wool or wheat..Between 1877 and 1890, the only year she is listed with the wool fleet was in 1882 from
                Sydney. Up to 1911, shcontinued to load cargoes to Adelaide , Melbourne and Sydney.  She was sold to
                French owners in 1911 and had disappeared from the registry in 1914..

                BRILLIANT (1877-1916), 1,613 registered tons, length 254ft 8in, beam 39ft 7in, depth 24ft 2in. Of iron
                construction built by Duthie & Co, Aberdeen, for J.Duthie, Sons & Co. She had a smart appearance with
                black sides and and with a brass bulwark rails along the length of the ship. Like all Duthie ships she was in
                the Sydney trade via the Cape of Good Hope and returning around the Horn.  The Aberdeen White Star
                clipper PERICLES was `built in the same yard alongside her and there was an intense rivalry between them.
                The latter tending to win the outward passages loaded mainly with passengers while BRILLIANT had a full
                cargo but losing on the return with BRILLIANT loaded with wool. She is listed by Basil Lubbock in "The
                Colonial Clippers" in th Wool Fleet from Sydney between 1877-1890 on five occasions - 1880-81,
                1885-86, 1887-88,   She often however loaded over 8,000 bails of wool  right up 1904-05 when she was
                sold to Italian owners and renamed NOSTRA SIGNORA DEL CARMINE.  In 1916, boundfor Genoa
                with a cargo of coal from Norfolk, Virginia,.she was surprised by a submarine and sunk in the Gulf of Lions
                after the crew had taken to the boats and towed towards land by the submarine.     

                PERICLES (1877-1923), 1,598 registered tons, length 259ft 9 in, beam 39ftm 4in, depth 25ft iin.. Constructed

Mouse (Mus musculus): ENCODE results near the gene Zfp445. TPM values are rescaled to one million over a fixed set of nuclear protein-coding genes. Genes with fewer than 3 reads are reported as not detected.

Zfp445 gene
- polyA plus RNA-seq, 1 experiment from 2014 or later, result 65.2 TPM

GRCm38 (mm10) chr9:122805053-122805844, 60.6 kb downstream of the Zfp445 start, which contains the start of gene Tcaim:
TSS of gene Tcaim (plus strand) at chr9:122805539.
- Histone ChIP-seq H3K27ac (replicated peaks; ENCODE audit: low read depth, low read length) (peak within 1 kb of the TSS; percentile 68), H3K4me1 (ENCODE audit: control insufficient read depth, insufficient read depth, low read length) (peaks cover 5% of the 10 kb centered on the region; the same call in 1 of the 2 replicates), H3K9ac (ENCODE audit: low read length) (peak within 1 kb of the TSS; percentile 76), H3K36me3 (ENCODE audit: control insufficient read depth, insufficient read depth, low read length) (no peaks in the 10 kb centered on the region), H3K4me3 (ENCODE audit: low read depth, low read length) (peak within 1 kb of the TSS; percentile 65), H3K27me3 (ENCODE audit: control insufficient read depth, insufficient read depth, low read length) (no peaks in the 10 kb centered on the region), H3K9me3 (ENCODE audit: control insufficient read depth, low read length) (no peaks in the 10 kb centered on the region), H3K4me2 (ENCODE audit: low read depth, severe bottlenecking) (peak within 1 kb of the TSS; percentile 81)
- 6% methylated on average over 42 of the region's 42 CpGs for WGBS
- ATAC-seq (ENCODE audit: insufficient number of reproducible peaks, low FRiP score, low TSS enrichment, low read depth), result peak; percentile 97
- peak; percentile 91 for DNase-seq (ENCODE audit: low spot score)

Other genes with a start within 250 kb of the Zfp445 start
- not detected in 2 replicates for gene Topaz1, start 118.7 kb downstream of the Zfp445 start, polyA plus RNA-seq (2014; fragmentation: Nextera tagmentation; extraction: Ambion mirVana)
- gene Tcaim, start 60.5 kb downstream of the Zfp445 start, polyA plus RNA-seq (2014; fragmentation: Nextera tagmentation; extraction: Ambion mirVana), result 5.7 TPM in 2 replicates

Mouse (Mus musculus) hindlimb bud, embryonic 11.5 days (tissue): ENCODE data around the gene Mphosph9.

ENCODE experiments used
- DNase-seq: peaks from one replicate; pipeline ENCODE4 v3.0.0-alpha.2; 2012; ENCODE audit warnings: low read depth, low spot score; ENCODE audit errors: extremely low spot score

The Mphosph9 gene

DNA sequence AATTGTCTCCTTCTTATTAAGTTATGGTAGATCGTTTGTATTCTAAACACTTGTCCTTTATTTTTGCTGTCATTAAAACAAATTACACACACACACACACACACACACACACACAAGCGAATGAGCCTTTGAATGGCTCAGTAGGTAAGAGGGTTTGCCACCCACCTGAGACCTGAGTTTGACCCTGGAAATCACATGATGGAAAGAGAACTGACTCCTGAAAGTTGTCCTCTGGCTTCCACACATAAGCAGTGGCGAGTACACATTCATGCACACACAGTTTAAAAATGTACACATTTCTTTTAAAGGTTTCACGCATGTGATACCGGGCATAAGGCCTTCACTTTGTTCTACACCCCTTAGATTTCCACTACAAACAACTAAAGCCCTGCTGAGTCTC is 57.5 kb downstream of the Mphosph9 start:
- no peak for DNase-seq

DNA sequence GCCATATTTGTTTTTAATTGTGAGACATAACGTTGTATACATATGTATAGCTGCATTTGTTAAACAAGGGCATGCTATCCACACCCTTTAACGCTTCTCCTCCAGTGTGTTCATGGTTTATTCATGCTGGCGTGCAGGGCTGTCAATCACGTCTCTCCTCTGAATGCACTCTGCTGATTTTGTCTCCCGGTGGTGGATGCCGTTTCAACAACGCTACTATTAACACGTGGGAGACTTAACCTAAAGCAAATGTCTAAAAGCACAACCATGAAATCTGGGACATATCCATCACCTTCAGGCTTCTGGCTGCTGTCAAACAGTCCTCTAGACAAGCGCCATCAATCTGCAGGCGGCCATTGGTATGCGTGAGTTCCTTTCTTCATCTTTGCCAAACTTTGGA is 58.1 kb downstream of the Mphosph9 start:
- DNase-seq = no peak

of iron by Duthie & Co, Aberdeen, for George Thompson's Aberdeen White Star Line.  She was one of the last
                passenger sailing ships built for the Australian trade. Built alongside  BRILLIANT,  she had  a 56ft long poop
                stretching beyond the mizzen mast.  In ten voyages to Sydney the average passage time was was 84 days.  After
                Sydney, in 1882 she went to Calcutta for a cargo of jute for New York, and she made several trips to San
                Francisco to pick up wheat cargoes.. In 1904, she was sold to Norwegian owners who reduced her sail plan and
                used her for carrying timber to Melbourne.. She continued her steady voyaging without incident through World
                War I with a name change to SJURSO.  She was sold to the ship breakers in 1923.

                CIMBA (1878-1916), 1,174 registered tons, length 223ft, beam 34ft 6in, depth 21ft 7in..  Of iron
                construction, built by Hood, Aberdeen, for Alexander Nichol & Co, and was designed for the
                Australian wool trade.  Her sail plan had width rather than height.  Fast in light winds she required
                careful handling in strong wind. However, she consistently ran over 300 miles in the 23 1/2 hour days
                of her eastings.  Her passages out and home were uniformly good. She made 29 voyages under
                Nichol's ownership - twenty-four to Sydney, two to Brisbane, one to Newcastle, N.S.W., one to
                Rockhampton, QLD,   In Basil Lubbock's "Colonial Clippers",  CIMBA is listed as being in the Wool
                Fleet from Sydney for every year from 1877-78 to 1889-89 except one (1882-83).. in her later years
                she was twice unable (1901 and 1903) to get a wool cargo and had to cross the Pacific to South